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News » Monson: Is it time for Jerry Sloan to leave Jazz?


Monson: Is it time for Jerry Sloan to leave Jazz?


Monson: Is it time for Jerry Sloan to leave Jazz? Jerry Sloan re-upped for another year with the Jazz last week and there are questions to ask about that move, respectful questions that in some corners might be misinterpreted as disrespectful.

For instance, what are the Jazz trying to accomplish by extending Sloan's tenure with them?

After 22 seasons at the helm, is he going to be the difference in the 23rd season for finally winning a title?

Are the Jazz really interested in winning a championship or are they more tethered to the notion of keeping the team competitive enough to draw decent crowds, so they can stay profitable?

Are they willing to take the risks necessary to improve their roster or their coaching so they have a legitimate shot at a title?

Or, are they satisfied with the status quo, content to be good, always good, but never great?

How many titles has Sloan won as a head coach?

Those are not cheap shots. They are questions that should be asked, even as Sloan continues on with his $6 million a year salary, and the Jazz go on accomplishing what they achieved the previous season. Although, three years back, they went to the conference finals, two years back, they were eliminated in the second round, and last year they got the heave-ho in the first.

Should Sloan be able to coach as long as he wants?

Has he earned that right?

And if the Jazz never win a title, is that somehow OK because, well, this is as good as they can do as a small-market team?

Is Sloan the only anchor left? Is he the foundation, now that Larry Miller is gone and nobody else knows enough or is confident enough to lead on?

If Larry were still here, would this team look the way it does now?

Or, would there have been a bit of hell to pay for the same results with the same players and the same coaches, with the same odds that the Jazz won't win a championship this season, all at the cost of more than $80 million?

Don't misunderstand. I have tremendous respect for Jerry Sloan.

We all do. He's a man's man and when it comes to his profession, he's a pro's pro. He believes in hard work. He believes in his style of Basketball.

He coached the best teams the Jazz ever had.

He's easy to work with -- whether the Jazz win or lose. He faces the postgame music every time -- whether it's the sounds of Beethoven or the Beastie Boys. He's evolved over time, but the changes are generally glacial.

A personal aside: Sloan once had a bone to pick with me. He felt something I had written was unfair and at the team's next practice, when a crowded interview session ended, he asked: Can I talk with you?

He looked directly at me, with those dead, dark eyes, and said what was on his mind. No dancing around. No blithering. No bull. It was exactly what you'd expect from Sloan.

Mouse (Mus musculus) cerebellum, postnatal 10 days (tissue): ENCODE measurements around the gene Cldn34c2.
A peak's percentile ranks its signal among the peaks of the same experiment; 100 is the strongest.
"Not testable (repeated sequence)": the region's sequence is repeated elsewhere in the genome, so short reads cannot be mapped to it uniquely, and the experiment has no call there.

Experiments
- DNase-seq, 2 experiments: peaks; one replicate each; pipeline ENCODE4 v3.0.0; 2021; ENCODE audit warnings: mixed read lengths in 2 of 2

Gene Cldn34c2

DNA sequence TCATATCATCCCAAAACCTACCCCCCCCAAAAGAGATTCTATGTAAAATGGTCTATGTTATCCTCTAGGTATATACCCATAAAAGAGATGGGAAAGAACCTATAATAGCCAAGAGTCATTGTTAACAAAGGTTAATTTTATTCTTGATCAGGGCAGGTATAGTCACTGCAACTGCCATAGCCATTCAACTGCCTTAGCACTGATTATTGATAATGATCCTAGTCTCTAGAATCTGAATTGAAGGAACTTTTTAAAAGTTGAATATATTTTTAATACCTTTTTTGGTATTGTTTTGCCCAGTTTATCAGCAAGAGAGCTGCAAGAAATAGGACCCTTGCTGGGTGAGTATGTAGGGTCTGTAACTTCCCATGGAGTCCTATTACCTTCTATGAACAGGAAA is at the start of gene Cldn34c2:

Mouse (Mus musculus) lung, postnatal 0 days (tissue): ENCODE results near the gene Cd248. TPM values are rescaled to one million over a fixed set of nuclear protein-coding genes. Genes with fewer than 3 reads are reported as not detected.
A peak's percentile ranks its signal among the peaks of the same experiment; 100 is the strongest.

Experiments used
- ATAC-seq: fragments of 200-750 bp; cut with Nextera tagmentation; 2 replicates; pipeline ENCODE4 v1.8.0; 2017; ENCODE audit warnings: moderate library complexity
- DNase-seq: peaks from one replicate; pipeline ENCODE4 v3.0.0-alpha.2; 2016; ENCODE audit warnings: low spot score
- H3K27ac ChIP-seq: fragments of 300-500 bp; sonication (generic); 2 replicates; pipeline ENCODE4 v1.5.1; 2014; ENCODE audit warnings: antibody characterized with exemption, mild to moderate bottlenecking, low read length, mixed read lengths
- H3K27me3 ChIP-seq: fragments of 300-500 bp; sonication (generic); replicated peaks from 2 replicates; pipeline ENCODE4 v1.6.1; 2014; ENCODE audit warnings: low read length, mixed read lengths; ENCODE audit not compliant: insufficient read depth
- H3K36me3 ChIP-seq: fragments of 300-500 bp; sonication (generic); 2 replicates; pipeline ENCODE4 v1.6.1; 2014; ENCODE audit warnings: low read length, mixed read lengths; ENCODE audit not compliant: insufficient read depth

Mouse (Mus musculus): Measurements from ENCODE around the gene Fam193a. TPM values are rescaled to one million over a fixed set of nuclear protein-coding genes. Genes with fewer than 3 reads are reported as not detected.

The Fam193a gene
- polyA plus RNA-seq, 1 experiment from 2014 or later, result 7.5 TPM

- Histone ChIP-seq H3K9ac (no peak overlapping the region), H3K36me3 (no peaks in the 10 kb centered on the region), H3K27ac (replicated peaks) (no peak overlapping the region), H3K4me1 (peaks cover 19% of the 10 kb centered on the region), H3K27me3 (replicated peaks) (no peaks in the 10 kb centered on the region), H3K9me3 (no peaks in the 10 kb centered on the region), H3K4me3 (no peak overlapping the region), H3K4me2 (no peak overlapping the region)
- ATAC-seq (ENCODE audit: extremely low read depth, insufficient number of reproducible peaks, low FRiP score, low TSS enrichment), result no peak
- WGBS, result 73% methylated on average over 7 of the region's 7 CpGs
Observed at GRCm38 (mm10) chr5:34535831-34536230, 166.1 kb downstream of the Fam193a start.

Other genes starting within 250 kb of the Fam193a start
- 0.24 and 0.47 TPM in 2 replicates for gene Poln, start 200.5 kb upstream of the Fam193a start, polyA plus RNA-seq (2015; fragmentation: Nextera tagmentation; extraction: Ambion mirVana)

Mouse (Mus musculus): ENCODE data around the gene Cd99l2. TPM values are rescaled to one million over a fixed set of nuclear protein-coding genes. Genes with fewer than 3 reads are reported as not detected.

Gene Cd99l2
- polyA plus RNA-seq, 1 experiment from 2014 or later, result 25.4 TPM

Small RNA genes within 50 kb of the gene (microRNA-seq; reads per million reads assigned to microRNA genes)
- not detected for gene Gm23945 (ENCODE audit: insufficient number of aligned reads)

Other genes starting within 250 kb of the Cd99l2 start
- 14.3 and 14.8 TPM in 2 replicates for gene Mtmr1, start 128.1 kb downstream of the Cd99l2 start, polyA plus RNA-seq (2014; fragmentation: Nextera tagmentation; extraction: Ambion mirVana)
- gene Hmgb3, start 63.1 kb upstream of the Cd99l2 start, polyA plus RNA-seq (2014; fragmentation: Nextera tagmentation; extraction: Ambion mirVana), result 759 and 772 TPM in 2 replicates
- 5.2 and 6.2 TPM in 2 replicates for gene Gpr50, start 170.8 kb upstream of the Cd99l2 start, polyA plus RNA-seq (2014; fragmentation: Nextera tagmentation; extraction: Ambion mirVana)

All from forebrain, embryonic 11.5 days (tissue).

He said what he said. I said what I said. We shook hands and that was the end of it. Pure class on his part.

That's likely the way Sloan handles all his business -- whether it's with Deron Williams or Greg Ostertag or Andrei Kirilenko.

He's an easy man to like and respect, a Hall of Famer.

But the fact nags: The Jazz still haven't won a title.

They made almost no changes during the offseason.

Isn't that what pro sports are about?

It's not about trying, even trying honorably.

It's about doing.

Asked recently about his formula for winning a championship, Real Salt Lake general manager Garth Lagerwey said a club "absolutely" has to take risks. Holding steady, he said, does not get it done. Working hard does not get it done. Only a combination of acumen, personnel, strategy, motivation and luck gets it done.

The Jazz did not win a championship when they had two of the greatest-ever players a decade ago. True, in two of those postseasons, they faced the all-time best player. But in other playoffs of their prime, they fell to Houston, Seattle and San Antonio, when there was no Michael Jordan. And they haven't come close since.

It's fair -- no cheap shot -- to ask, top to bottom, whether they are doing everything they can to win one now. The famous Einstein quote about insanity remains as apropos with the Jazz as it ever was in any other context: "The definition of insanity is doing the same thing over and over and expecting different results."

All the while, season after season, postseason after postseason, Jazz fans must quote another genius -- Jimmy Buffett -- as they sing a tune about changes (in latitudes and attitudes) to hold it together: "If we weren't all crazy, we would go insane."

GORDON MONSON hosts the "Monson and Graham Show" weekdays from 2-6 p.m. on 1280 AM The Zone. He can be reached at gmonson@sltrib.com .


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Author: Fox Sports
Author's Website: http://www.foxsports.com
Added: December 7, 2009

 

 
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